Catherine Greenwood draws on the stories and legends which surround the development of cultured pearls by Mikimoto, the fabulous Pearl King, to engage a rich array of themes, including the clash between an aesthetics of refinement and nuance, and mass manufacture. With discerning wit and a large range of styles and voices, she holds up each subject for contemplation as though it were a pearl, and explores the sometimes bizarre consequences of an overwhelming rage for beauty.
As the seal is strong and breathes air,
As the fish is quick and breathes water,
So make me, a mermaid strong and quick.
Bless me with abalone abundant as mushrooms,
Oysters dropping ripe as plums into my palm.
Let my births keep me ashore a few days only,
Only for a little while let labour make me rest.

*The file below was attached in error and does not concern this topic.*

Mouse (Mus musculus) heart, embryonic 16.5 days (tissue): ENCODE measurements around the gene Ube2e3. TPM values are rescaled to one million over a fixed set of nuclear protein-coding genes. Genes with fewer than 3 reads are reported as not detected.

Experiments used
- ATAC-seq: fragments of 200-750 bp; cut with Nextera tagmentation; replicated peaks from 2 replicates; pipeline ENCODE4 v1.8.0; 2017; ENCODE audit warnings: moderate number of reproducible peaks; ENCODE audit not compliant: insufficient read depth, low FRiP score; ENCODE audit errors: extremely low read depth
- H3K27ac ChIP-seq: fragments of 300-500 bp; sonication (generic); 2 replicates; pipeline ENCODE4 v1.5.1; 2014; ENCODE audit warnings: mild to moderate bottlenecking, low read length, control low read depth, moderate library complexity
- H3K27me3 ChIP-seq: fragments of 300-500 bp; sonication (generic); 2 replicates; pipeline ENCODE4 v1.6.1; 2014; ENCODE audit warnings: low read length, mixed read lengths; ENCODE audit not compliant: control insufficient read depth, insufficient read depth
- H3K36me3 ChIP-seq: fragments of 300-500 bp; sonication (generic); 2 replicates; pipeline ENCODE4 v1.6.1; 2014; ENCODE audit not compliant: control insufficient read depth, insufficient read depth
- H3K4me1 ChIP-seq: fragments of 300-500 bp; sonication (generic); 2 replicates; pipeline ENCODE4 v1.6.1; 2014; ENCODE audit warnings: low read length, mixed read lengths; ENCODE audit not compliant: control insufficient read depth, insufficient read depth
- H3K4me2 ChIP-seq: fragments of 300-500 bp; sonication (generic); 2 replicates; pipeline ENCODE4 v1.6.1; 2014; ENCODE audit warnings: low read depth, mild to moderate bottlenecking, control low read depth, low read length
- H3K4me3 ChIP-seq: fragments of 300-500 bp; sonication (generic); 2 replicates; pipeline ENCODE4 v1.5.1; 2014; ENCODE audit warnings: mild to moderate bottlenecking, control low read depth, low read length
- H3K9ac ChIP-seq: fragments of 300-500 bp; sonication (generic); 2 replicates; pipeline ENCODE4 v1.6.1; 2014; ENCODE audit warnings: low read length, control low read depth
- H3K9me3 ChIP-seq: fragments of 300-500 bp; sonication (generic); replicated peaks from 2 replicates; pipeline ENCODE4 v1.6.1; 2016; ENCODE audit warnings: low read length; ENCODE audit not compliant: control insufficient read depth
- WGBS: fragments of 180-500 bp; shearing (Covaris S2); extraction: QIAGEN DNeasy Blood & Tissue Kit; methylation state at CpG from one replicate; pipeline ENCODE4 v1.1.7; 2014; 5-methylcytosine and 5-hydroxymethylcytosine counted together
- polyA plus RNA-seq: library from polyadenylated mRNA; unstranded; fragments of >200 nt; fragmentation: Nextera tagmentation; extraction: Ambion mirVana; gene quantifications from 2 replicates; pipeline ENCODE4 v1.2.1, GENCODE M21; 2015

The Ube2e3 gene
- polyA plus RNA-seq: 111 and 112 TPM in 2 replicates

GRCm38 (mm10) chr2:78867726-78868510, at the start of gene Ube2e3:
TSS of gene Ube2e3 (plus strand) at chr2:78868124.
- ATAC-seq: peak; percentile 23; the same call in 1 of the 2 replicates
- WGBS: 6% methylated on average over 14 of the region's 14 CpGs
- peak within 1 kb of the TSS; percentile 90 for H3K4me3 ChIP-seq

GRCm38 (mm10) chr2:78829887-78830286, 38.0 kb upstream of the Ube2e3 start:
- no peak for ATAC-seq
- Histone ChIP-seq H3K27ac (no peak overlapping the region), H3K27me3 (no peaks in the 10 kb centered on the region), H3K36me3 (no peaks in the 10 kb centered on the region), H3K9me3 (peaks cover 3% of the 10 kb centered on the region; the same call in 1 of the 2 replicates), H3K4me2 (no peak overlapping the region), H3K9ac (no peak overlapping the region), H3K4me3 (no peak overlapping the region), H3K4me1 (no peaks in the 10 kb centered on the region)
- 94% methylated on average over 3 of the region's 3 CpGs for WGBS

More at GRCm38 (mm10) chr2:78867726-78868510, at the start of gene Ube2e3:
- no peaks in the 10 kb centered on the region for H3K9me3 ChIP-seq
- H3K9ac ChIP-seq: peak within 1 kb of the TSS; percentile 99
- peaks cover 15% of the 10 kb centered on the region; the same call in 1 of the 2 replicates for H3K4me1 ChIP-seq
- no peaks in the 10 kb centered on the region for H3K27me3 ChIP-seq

from “The Diving Girls” Prayer?
When, in other sections of the book, Catherine Greenwood turns her attention to such matters as the still birth of a calf, teeth, moles, or the Shetland Island stone, she does so with the same care for the exact fit of style, the same sharply-angled craft.
“The ancient Taoists believed that a pearl was grounded at the soul's centre, that it took wisdom and clarity to create its essence. Catherine Greenwood's first collection of poems is proof of that. Here is a new pearl, the beginning of a strand I hope, that will continue to be added to with such depth of field and luminosity.” -- Don Domanski
About the author
Catherine Greenwood has lived and worked in British Columbia, New Brunswick, China and southeast England. Previous job titles include publications analyst, foreign expert, financial aid adjudicator and pet sitter. She has published two collections of poetry, The Pearl King and Other Poems and The Lost Letters. Her writing has appeared in many literary journals and anthologies, and has been recognized with several prizes, including a National Magazine Gold Award. She now lives in South Yorkshire where, as a PhD candidate at the University of Sheffield, she is pursuing an interest in Scottish Gothic poetry.